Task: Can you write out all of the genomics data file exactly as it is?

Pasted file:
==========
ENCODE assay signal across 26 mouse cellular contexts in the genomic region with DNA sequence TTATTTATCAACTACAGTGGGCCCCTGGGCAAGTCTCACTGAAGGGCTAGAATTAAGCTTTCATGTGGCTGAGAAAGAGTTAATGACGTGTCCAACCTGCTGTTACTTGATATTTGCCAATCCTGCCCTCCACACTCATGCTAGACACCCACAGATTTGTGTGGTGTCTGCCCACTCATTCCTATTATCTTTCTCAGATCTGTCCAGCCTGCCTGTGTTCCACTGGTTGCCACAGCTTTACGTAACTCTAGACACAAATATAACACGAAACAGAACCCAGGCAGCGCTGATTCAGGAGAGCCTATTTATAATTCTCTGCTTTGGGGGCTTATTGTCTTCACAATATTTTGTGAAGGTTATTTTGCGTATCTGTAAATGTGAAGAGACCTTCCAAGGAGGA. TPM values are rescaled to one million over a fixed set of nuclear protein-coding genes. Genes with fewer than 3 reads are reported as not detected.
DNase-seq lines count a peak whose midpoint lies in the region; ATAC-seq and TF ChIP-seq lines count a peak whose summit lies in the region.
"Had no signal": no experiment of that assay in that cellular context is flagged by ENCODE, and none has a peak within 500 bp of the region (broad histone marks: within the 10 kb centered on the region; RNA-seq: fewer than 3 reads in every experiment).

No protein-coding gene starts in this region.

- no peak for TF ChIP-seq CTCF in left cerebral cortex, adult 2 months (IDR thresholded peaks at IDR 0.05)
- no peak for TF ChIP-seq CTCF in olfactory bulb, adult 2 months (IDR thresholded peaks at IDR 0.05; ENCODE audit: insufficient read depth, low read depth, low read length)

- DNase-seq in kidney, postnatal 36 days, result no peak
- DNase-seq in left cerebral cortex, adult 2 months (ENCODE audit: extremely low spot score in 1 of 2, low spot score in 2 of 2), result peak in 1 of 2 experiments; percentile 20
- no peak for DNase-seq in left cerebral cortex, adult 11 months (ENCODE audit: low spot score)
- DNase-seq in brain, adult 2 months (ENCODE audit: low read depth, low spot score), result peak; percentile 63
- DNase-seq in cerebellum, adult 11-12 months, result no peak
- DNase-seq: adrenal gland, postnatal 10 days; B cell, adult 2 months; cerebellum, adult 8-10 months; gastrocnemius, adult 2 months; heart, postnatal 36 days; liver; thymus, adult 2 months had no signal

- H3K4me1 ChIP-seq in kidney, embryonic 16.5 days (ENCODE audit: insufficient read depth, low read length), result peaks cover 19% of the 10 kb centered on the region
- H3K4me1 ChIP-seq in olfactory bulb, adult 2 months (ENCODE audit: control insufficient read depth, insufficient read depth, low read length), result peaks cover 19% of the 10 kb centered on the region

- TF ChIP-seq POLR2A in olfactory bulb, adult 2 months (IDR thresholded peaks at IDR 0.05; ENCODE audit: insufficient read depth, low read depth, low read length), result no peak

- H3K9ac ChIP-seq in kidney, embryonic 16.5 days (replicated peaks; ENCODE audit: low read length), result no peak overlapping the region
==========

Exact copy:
ENCODE assay signal across 26 mouse cellular contexts in the genomic region with DNA sequence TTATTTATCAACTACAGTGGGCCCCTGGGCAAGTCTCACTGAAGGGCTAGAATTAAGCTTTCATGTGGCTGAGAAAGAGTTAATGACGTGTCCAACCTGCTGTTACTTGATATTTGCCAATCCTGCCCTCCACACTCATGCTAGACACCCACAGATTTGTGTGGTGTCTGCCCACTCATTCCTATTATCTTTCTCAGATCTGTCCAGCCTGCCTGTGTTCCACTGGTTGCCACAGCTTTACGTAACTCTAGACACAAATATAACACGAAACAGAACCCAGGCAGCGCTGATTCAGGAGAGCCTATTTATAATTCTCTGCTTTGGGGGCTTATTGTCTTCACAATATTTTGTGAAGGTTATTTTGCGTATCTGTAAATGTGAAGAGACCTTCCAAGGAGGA. TPM values are rescaled to one million over a fixed set of nuclear protein-coding genes. Genes with fewer than 3 reads are reported as not detected.
DNase-seq lines count a peak whose midpoint lies in the region; ATAC-seq and TF ChIP-seq lines count a peak whose summit lies in the region.
"Had no signal": no experiment of that assay in that cellular context is flagged by ENCODE, and none has a peak within 500 bp of the region (broad histone marks: within the 10 kb centered on the region; RNA-seq: fewer than 3 reads in every experiment).

No protein-coding gene starts in this region.

- no peak for TF ChIP-seq CTCF in left cerebral cortex, adult 2 months (IDR thresholded peaks at IDR 0.05)
- no peak for TF ChIP-seq CTCF in olfactory bulb, adult 2 months (IDR thresholded peaks at IDR 0.05; ENCODE audit: insufficient read depth, low read depth, low read length)

- DNase-seq in kidney, postnatal 36 days, result no peak
- DNase-seq in left cerebral cortex, adult 2 months (ENCODE audit: extremely low spot score in 1 of 2, low spot score in 2 of 2), result peak in 1 of 2 experiments; percentile 20
- no peak for DNase-seq in left cerebral cortex, adult 11 months (ENCODE audit: low spot score)
- DNase-seq in brain, adult 2 months (ENCODE audit: low read depth, low spot score), result peak; percentile 63
- DNase-seq in cerebellum, adult 11-12 months, result no peak
- DNase-seq: adrenal gland, postnatal 10 days; B cell, adult 2 months; cerebellum, adult 8-10 months; gastrocnemius, adult 2 months; heart, postnatal 36 days; liver; thymus, adult 2 months had no signal

- H3K4me1 ChIP-seq in kidney, embryonic 16.5 days (ENCODE audit: insufficient read depth, low read length), result peaks cover 19% of the 10 kb centered on the region
- H3K4me1 ChIP-seq in olfactory bulb, adult 2 months (ENCODE audit: control insufficient read depth, insufficient read depth, low read length), result peaks cover 19% of the 10 kb centered on the region

- TF ChIP-seq POLR2A in olfactory bulb, adult 2 months (IDR thresholded peaks at IDR 0.05; ENCODE audit: insufficient read depth, low read depth, low read length), result no peak

- H3K9ac ChIP-seq in kidney, embryonic 16.5 days (replicated peaks; ENCODE audit: low read length), result no peak overlapping the region